Friday, 3 June 2011

Second update post-op!

Good morning from the back garden of Sweeting Towers, where I am ensconced on the swing seat with my laptop, phone and a cup of tea, under the tender care of our son - Neil has gone back to work today for the first time since I came out of hospital last Thursday but I am not yet able to be left on my own for any length of time, as I can't lift anything etc, so I have to have a babysitter :-) Still, the weather is glorious and there are worse places to be than a sunny garden in early June, with glorious birdsong and the scent of early roses.

This is the latest update on my journey along the Cancer Highway - edited highlights!!

I got my sutures out yesterday, which was a little bit ouchy but a relief to have them out and be able to start to wash my neck properly! The scar is about nine inches long, starting in front of my upper ear and then going behind the ear, across the back of my neck and then about halfway round the front. My consultant had a long chat with us and didn't really tell us anything new, other than that, as the swelling has gone down on my left eye, it's not closing quite so well, which isn't particularly good news but it is early days. He said I can return to exercise in a few days and try for a run end of next week- he's a runner himself and he knows how much being able to exercise will help my recovery. We have to see him in a fortnight to review the pathology results from the operation and he has confirmed that I will be having heavy radiotherapy as the tumour didn't have a big margin around it when he removed it so they need to zap me!

Next, on to physio - I have lost the accessory nerve in my left shoulder as part of the collateral damage from my operation. It's the one that lets you move your arm out from the side of your body and then raise it, I can move my arm out but only raise it to just below my shoulder and the other muscles are starting to stiffen, so I have a set of exercises to do three times a day and a return visit to the physio! Then on to the speech therapist. She didn't give me exercises for my speech, although I think she will later, but she has given me facial massage exercises to stimulate messages to my brain from the left side of my face, so the brain remembers I had  a nerve there,  She attached electrodes to my face and asked me to do various things, like raising my eyebrows, counting, smiling etc and measured the activity across both sides of my face. Somewhat surprisingly, given my consultant has removed the facial nerve, there was considerable activity on the left side for some of the exercises. The speech therapist was surprised at this and said she would let the consultant know. I am not naive enough to think this means I have a facial nerve there, but it might make future surgery more of an attractive option. Any aesthetic work won't take place till well into next year, though.Yes, I could well be having a facelift on the NHS!!  I've also asked for a referral to psychological services, as I realise I need to process a lot of difficult stuff, all of which has happened very quickly, and that there's a lot of anger, sadness and grief I need to talk through.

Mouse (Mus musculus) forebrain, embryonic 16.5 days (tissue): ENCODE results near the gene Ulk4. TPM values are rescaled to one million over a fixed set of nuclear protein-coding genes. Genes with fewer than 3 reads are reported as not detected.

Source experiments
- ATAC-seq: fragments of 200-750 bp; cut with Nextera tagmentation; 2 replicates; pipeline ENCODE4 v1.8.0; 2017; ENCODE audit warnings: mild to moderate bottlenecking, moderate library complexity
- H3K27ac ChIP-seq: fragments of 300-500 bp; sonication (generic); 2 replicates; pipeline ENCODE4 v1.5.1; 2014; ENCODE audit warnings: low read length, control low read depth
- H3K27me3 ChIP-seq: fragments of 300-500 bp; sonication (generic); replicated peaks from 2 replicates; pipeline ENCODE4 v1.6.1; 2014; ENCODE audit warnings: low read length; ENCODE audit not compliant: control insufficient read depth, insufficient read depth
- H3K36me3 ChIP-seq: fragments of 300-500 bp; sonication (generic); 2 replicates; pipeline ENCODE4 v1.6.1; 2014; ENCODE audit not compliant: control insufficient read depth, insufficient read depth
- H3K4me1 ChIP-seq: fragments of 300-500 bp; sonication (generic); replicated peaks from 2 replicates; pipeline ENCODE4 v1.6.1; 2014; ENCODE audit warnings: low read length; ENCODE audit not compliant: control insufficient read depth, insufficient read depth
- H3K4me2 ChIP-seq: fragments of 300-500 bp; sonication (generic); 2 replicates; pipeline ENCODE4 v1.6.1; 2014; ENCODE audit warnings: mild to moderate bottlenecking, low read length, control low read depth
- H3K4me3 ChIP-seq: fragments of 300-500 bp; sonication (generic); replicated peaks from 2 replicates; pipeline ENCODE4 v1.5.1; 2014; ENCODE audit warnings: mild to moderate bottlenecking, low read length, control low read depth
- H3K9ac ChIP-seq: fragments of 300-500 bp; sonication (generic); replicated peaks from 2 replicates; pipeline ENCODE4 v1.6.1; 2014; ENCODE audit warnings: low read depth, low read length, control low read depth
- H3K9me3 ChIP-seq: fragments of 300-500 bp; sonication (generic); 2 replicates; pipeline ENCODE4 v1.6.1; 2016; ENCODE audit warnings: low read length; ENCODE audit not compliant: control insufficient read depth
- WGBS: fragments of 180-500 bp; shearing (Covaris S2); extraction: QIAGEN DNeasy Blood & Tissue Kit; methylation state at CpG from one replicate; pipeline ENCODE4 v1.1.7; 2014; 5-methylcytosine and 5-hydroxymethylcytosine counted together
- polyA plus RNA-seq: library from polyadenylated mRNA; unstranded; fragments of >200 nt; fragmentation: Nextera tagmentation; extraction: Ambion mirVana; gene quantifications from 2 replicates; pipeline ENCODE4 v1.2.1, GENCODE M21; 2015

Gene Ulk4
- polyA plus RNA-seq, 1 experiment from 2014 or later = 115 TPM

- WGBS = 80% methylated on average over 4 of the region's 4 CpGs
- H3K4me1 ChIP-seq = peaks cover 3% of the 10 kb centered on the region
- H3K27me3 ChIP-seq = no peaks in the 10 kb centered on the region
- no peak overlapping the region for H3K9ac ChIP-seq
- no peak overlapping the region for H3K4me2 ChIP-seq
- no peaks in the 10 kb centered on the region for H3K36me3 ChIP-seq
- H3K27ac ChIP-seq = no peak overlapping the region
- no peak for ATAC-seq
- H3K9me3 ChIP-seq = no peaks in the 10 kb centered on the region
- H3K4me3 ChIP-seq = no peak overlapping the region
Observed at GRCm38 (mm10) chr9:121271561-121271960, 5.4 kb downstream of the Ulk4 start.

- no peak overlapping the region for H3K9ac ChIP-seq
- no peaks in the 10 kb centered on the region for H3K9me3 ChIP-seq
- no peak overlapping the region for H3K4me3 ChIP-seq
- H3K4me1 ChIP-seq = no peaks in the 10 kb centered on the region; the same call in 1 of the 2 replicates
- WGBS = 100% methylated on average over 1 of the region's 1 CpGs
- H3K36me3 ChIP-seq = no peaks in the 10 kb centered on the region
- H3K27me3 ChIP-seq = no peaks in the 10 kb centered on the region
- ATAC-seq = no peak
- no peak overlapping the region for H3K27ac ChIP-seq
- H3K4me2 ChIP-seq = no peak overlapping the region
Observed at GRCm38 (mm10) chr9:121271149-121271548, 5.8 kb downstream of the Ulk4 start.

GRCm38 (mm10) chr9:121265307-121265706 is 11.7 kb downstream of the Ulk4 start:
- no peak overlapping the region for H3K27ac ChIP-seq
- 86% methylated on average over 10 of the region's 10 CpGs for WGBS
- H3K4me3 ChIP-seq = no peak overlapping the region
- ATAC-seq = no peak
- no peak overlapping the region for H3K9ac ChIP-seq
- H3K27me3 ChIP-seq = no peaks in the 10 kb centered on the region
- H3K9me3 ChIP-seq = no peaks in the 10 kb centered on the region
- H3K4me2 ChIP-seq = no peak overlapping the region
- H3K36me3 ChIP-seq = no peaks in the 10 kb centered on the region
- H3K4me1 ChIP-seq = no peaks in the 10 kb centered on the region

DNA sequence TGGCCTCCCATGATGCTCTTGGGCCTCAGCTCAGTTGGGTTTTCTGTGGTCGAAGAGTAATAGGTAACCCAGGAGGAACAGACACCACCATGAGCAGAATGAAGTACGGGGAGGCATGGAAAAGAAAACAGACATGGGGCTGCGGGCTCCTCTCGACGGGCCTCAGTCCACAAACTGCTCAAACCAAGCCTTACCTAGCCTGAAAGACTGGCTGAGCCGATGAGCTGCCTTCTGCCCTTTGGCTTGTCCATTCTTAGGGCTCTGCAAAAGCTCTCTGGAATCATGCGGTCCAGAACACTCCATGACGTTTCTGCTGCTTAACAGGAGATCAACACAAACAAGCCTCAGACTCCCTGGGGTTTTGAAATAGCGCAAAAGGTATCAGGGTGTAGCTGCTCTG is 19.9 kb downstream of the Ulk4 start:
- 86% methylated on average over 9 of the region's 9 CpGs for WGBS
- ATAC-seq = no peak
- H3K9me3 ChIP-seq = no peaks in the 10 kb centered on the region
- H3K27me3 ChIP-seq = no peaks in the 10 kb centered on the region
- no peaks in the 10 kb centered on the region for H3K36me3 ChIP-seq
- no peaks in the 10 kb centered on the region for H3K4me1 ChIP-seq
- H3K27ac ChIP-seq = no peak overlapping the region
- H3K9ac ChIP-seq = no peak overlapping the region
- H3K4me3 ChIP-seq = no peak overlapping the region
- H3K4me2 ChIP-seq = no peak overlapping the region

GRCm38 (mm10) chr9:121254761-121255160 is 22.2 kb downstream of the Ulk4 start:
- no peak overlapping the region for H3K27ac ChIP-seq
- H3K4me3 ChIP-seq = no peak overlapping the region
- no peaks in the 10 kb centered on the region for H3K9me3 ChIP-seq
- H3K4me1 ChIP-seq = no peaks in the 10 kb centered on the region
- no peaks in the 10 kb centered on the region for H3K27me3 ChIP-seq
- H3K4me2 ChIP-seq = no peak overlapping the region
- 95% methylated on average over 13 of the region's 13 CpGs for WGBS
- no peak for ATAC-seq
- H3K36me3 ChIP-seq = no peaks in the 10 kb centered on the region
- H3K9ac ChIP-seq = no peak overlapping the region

I am realising what a long, slow road I will have back to normality - or, more accurately, to my new "normal". I can't speak highly enough of the NHS, which is caring, compassionate, joined-up and treating me as a person, not just a patient. I do feel in very safe hands and that will be vital over the next difficult few months, when I will be feeling weak and despondent as the radiotherapy takes effect. The people who have seen me so far have all said that I look much better than they expected and that I sound almost normal ( I think a few of them were expecting I might have lost my Scottish accent, but they've been reading the wrong newspapers, I think!) so that's comforting to know that I might not frighten young children and horses when I present my face to the outside world. I am keeping notes of how I feel each day - not a journal as such, but something I can look back on and see what progress I have made - and that is helping me articulate some of my thoughts. 

Finally (phew! you say :-)) thank you for your support, your prayers, your positive thoughts, your cards, gifts, everything that you have done to show me that you are holding me, and my family, in the light. It truly makes an immense difference to have such a fabulous support network.

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